On June 24, 2009, Robert Springsteen and Michael Scott were released on bond, more than nine years after falsely confessing to participation in the widely publicized killings of four teenage girls in an Austin, Texas yogurt shop in 1991. Robert was tried, convicted, and sentenced to death in 2001. Michael was convicted in 2002 and sentenced to life in prison.
Robert and Michael were among several individuals initially questioned in connection with the killings, but it wasn’t until eight years later, when new detectives took over the case, that they were charged. Those new detectives elicited confessions from both Robert and Michael, which became the primary evidence used to convict them; no physical evidence ever connected either man to the murders.
Robert and Michael confessed following lengthy coercive interrogations with Austin police detectives in September 1999. Each defendant’s confession was used against the other in their separate trials. Robert later explained, “I was berated and berated and berated by the police officers. Until they obtained what it was they wanted to hear, they were not going to allow me to leave. And basically, they broke me down.” A photo (below) shows a police officer holding a gun to Michael’s head during his interrogation.
Volunteer attorneys from Holland & Hart and Morgan Lewis & Bockius agreed to represent Robert and Michael in their post-conviction proceedings. They succeeded in convincing appellate courts to overturn both convictions. The courts found that the trial court erred in allowing the State to use one man’s confession as evidence in the trial against the other, thereby denying their Sixth Amendment confrontation rights. Both had recanted their statements to police and maintained their innocence.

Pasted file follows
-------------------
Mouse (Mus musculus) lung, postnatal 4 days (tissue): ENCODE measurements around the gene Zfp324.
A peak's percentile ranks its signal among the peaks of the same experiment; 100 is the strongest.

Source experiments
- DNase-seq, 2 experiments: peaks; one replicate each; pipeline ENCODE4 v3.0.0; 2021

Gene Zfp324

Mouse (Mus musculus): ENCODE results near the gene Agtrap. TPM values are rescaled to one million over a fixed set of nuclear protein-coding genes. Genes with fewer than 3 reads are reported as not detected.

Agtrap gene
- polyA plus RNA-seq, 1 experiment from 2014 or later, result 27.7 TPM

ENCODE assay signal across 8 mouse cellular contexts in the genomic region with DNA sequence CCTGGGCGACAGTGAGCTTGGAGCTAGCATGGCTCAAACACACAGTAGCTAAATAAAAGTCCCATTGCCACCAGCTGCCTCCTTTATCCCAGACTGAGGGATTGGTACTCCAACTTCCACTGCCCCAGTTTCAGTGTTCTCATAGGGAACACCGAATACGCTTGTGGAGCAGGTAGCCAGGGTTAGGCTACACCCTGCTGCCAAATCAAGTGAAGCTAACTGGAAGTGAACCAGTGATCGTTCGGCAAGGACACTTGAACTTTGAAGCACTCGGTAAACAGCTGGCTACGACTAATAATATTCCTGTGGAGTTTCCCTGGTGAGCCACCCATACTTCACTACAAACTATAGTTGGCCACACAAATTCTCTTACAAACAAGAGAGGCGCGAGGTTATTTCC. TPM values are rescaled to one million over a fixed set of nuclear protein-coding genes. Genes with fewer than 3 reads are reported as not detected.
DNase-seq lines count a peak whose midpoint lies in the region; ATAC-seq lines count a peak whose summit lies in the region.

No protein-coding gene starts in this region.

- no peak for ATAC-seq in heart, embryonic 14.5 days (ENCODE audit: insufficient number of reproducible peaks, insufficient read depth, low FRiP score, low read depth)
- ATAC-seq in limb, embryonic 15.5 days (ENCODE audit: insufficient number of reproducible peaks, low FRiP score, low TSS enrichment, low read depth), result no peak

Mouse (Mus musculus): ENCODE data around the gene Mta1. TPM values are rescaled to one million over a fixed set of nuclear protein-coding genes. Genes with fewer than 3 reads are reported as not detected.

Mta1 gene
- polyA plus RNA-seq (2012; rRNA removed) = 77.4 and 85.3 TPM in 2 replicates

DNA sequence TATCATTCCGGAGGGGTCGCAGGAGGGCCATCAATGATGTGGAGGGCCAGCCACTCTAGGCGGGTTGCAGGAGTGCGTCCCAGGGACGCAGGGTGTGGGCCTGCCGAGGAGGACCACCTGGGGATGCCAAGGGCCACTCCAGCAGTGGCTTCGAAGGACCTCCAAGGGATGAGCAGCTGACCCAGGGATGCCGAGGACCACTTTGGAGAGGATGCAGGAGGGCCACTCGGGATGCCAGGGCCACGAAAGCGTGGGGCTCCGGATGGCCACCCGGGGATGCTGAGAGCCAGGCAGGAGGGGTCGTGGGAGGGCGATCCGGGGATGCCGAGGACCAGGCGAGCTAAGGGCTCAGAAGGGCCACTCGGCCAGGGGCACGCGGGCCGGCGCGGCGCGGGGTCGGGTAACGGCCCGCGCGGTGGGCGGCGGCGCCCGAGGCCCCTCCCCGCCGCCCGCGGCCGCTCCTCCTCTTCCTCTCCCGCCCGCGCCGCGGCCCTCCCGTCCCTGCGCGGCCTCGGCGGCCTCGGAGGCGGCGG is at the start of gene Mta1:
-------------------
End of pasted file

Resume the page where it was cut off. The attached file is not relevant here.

After the court ordered new trials for both defendants, the State attempted to renew its prosecution of Michael and Robert by testing DNA samples from the crime scene. When these tests revealed that none of the DNA belonged to Robert or Michael, prosecutors declared they were unprepared to go to trial. State investigators tested more than 100 people, but they have been unable to find a match to the DNA. In October 2009 the charges against both were dismissed, and Michael and Robert walked out of prison as free men.